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Publications (3)8.62 Total impact

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    ABSTRACT: The distribution coefficient, D, is a physicochemical property used to determine the partitioning of compounds between aqueous and hydrophobic media at a given pH. A clear relationship was observed between the calculated pH-dependent distribution coefficient of six representative pharmaceutical probe compounds and their propensity to partition between a relatively hydrophobic polypropylene surface and the aqueous matrices, human urine or human cerebrospinal fluid (CSF). Compound log D cut-off values of 1.5 and 3.8 for urine and CSF, respectively, were determined using a threshold of less than 20% adsorption to the polypropylene surface. The ability to forecast the adsorption of a given compound to a polypropylene container with urine and CSF offers an effective means for screening potential issues and identifying when additional testing and corrective measures may need to be applied.
    Bioanalysis 04/2010; 2(4):755-67. · 3.25 Impact Factor
  • Chad E Wujcik, Joseph Tweed, Eugene P Kadar
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    ABSTRACT: Hydrophilic retention coefficients for 17 peptides were calculated based on retention coefficients previously published for TSKgel silica-60 and were compared with the experimental elution profile on a Waters Atlantis HILIC silica column using TFA and methanesulfonic acid (MSA) as ion-pairing reagents. Relative peptide retention could be accurately determined with both counter-ions. Peptide retention and chromatographic behavior were influenced by the percent acid modifier used with increases in both retention and peak symmetry observed at increasing modifier concentrations. The enhancement of net peptide polarity through MSA pairing shifted retention out by nearly five-fold for the earliest eluting peptide, compared with TFA. Despite improvements in retention and efficiency (N(eff)) for MSA over TFA, a consistent reduction in calculated selectivity (alpha) was observed. This result is believed to be attributed to the stronger polar contribution of MSA masking and diminishing the underlying influence of the amino acid residues of each associated peptide. Finally, post-column infusion of propionic acid and acetic acid was evaluated for their potential to recover signal intensity for TFA and MSA counter-ions for LC-ESI-MS applications. Acetic acid generally yielded more substantial signal improvements over propionic acid on the TFA system while minimal benefits and some further reductions were noted with MSA.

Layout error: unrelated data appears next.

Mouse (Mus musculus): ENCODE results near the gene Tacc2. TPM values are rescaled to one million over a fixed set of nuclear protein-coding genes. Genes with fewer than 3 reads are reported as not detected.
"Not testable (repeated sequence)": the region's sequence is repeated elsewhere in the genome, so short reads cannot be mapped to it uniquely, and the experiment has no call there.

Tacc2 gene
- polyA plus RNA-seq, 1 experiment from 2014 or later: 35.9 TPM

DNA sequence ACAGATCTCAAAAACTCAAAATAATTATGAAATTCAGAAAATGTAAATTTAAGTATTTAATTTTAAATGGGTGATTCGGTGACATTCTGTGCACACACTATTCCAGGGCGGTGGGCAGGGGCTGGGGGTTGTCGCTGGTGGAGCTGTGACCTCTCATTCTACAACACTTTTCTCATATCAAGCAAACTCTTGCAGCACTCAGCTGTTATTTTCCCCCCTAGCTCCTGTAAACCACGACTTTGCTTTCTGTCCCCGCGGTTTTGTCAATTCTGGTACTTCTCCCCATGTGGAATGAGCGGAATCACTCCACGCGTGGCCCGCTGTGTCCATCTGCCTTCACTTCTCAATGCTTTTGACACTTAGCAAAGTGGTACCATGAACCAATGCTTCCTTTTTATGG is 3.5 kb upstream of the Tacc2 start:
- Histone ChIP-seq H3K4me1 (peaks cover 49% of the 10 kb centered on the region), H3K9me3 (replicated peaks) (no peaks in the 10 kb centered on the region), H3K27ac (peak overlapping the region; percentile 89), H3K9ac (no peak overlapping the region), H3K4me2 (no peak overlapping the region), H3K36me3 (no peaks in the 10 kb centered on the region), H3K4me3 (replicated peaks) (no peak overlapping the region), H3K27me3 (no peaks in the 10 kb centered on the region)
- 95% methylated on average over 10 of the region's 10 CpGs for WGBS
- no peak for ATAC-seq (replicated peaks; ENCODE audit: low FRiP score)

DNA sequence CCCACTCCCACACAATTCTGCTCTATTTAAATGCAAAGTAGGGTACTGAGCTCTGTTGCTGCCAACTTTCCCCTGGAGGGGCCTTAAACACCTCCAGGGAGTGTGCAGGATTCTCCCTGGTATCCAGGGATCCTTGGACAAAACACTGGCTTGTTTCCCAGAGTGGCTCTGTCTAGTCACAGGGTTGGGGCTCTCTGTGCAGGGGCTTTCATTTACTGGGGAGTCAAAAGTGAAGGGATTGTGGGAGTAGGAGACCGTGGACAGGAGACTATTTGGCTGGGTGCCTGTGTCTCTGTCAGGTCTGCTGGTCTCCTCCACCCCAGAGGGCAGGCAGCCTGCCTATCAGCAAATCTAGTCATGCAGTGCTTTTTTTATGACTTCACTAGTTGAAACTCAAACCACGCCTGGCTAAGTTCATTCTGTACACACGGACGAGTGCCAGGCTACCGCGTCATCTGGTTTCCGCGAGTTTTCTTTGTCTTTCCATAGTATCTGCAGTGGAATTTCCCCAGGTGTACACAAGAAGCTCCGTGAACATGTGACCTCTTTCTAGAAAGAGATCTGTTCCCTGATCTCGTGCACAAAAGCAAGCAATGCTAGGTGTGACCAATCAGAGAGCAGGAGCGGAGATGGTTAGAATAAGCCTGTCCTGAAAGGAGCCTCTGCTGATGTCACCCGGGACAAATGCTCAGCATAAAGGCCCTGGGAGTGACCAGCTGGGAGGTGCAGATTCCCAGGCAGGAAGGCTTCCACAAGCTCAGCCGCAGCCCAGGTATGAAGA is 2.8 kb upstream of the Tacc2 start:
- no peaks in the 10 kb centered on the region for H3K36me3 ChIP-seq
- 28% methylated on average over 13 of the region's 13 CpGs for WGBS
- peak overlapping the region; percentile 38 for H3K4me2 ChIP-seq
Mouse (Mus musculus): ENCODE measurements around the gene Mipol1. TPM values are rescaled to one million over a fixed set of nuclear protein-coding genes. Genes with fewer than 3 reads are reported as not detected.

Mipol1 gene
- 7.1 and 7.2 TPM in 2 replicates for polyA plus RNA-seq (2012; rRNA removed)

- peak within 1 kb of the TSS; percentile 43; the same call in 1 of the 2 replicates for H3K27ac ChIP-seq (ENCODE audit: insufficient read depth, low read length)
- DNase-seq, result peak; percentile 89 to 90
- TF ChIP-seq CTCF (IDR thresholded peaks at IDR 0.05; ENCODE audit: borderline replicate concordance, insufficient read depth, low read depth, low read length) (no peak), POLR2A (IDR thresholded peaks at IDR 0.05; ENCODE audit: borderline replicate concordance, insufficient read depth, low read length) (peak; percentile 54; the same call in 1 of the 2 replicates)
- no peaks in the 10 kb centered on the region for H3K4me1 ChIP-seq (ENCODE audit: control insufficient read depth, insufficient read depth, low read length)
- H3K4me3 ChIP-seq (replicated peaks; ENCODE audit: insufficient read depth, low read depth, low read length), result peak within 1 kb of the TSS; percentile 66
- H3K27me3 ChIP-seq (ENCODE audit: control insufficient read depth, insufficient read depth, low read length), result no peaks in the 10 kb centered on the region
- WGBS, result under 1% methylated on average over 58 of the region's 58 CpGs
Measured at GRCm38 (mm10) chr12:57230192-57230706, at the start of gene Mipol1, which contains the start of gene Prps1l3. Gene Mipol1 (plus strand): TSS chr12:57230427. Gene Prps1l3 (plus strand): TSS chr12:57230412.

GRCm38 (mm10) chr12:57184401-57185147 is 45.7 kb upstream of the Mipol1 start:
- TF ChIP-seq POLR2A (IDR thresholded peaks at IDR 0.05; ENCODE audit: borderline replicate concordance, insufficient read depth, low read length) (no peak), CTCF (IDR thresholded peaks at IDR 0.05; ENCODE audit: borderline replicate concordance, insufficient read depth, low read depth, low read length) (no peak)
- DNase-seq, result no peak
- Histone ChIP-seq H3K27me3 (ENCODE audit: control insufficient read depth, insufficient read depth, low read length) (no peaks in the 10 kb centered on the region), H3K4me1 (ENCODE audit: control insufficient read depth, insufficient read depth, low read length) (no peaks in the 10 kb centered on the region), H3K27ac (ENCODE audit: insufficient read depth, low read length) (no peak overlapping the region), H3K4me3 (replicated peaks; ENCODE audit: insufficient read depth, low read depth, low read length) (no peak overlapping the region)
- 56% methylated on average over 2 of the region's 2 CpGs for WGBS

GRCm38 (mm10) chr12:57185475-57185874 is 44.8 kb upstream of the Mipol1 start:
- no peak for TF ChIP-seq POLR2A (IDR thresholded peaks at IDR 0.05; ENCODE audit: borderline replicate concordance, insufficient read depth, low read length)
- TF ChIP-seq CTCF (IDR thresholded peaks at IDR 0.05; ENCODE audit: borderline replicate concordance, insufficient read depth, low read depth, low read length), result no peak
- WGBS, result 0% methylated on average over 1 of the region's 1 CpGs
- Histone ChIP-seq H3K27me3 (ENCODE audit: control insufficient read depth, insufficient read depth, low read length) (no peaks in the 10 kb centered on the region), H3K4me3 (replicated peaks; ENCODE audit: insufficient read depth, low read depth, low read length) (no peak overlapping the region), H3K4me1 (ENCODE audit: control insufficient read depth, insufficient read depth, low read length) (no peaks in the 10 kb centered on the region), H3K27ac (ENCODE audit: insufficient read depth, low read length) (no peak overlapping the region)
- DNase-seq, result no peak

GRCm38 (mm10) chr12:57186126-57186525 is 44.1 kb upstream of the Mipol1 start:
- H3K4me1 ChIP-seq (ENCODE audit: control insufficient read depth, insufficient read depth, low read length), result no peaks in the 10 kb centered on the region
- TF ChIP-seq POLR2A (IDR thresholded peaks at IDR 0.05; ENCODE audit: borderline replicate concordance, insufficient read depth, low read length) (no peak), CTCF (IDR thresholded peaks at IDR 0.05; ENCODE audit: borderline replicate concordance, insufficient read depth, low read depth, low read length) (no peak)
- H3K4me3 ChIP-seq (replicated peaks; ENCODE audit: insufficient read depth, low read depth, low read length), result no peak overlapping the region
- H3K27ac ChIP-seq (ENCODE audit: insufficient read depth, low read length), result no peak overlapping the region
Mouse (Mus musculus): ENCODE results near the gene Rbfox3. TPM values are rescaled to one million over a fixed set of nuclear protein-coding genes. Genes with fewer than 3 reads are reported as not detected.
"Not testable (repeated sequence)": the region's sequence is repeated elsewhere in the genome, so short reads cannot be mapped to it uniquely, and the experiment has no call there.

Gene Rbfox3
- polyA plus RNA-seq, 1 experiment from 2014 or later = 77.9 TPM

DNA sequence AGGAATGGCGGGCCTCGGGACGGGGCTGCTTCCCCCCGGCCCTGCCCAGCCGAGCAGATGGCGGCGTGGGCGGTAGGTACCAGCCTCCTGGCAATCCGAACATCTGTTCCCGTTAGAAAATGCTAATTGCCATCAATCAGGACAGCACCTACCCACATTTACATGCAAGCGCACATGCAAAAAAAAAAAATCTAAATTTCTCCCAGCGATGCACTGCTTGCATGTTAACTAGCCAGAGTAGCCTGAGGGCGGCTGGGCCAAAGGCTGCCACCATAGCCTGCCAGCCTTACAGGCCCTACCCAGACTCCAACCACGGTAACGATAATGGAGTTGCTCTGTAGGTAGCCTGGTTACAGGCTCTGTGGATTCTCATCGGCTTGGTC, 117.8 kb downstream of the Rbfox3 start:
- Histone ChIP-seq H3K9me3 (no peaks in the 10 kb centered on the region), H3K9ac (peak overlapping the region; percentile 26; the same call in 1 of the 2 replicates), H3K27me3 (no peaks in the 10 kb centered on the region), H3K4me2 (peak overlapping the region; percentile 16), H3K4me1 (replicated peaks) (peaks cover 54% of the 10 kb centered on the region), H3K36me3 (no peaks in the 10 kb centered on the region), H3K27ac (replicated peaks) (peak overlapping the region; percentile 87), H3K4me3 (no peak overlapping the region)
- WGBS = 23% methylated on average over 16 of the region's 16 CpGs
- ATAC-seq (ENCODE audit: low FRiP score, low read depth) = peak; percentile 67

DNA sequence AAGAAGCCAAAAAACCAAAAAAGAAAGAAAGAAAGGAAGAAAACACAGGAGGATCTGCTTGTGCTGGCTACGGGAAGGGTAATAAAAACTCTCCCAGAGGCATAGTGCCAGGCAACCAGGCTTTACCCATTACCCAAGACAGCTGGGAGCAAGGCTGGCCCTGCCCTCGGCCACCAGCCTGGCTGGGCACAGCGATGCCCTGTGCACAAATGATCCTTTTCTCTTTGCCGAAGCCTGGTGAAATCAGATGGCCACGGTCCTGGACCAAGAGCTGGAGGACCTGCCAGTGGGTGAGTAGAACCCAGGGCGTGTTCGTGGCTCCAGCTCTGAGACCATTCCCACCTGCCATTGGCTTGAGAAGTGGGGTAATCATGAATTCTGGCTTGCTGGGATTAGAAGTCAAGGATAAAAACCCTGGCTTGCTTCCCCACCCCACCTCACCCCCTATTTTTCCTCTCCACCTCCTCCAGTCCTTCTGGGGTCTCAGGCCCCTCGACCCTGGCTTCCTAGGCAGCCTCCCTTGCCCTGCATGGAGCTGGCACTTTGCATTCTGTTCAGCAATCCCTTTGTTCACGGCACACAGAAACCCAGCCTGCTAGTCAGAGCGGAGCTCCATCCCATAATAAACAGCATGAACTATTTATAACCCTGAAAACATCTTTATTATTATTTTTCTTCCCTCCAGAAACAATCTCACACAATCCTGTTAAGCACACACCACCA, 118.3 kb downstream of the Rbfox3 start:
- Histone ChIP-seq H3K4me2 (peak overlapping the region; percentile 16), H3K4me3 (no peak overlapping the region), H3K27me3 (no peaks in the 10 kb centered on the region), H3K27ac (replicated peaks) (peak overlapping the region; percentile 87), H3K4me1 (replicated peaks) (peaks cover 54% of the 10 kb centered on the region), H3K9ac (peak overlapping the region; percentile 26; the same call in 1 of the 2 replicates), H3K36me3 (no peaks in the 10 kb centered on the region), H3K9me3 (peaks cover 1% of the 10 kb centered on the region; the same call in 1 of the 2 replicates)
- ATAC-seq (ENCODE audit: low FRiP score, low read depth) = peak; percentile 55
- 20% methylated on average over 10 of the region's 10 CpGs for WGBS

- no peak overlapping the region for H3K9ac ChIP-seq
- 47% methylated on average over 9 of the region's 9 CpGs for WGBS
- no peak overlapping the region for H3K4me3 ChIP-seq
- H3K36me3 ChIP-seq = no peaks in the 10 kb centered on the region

Journal of Separation Science 03/2010; 33(6-7):826-33. · 2.59 Impact Factor
  • Ang Liu, Joseph Tweed, Chad E Wujcik
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    ABSTRACT: Reversed phase and hydrophilic interaction chromatography (HILIC) were successfully coupled for the on-line extraction and quantitative analysis of peptides by ESI-LC-MS/MS. A total of 11 peptides were utilized to determine the conditions for proper focusing and separation on both dimensions. Minor modifications to the initial organic composition of the first reversed-phase dimension provided options between a comprehensive (generic) or more selective approach for peptide transfer to the second HILIC dimension. Ion-pairing with trifluoroacetic acid (TFA) provided adequate chromatographic retention and peak symmetry for the selected peptides on both C18 and HILIC. The resulting signal suppression from TFA was partially recovered by a post-column "TFA fix" using acetic acid yielding improvements in sensitivity. Minimal sample preparation aligned with standard on-line extraction procedures provided highly reproducible and robust results for over 300 sequential matrix injections. Final optimized conditions were successfully employed for the quantitation of peptide PTHrP (1-36) in rat K(3)EDTA plasma from 25.0 to 10,000 ng/mL using PTHrP (1-34) as the analog internal standard. This highly orthogonal two-dimensional configuration was found to provide the unique selectivity required to overcome issues with interfering endogenous components and minimize electrospray ionization effects in biological samples.
    Journal of chromatography. B, Analytical technologies in the biomedical and life sciences 08/2009; 877(20-21):1873-81. · 2.78 Impact Factor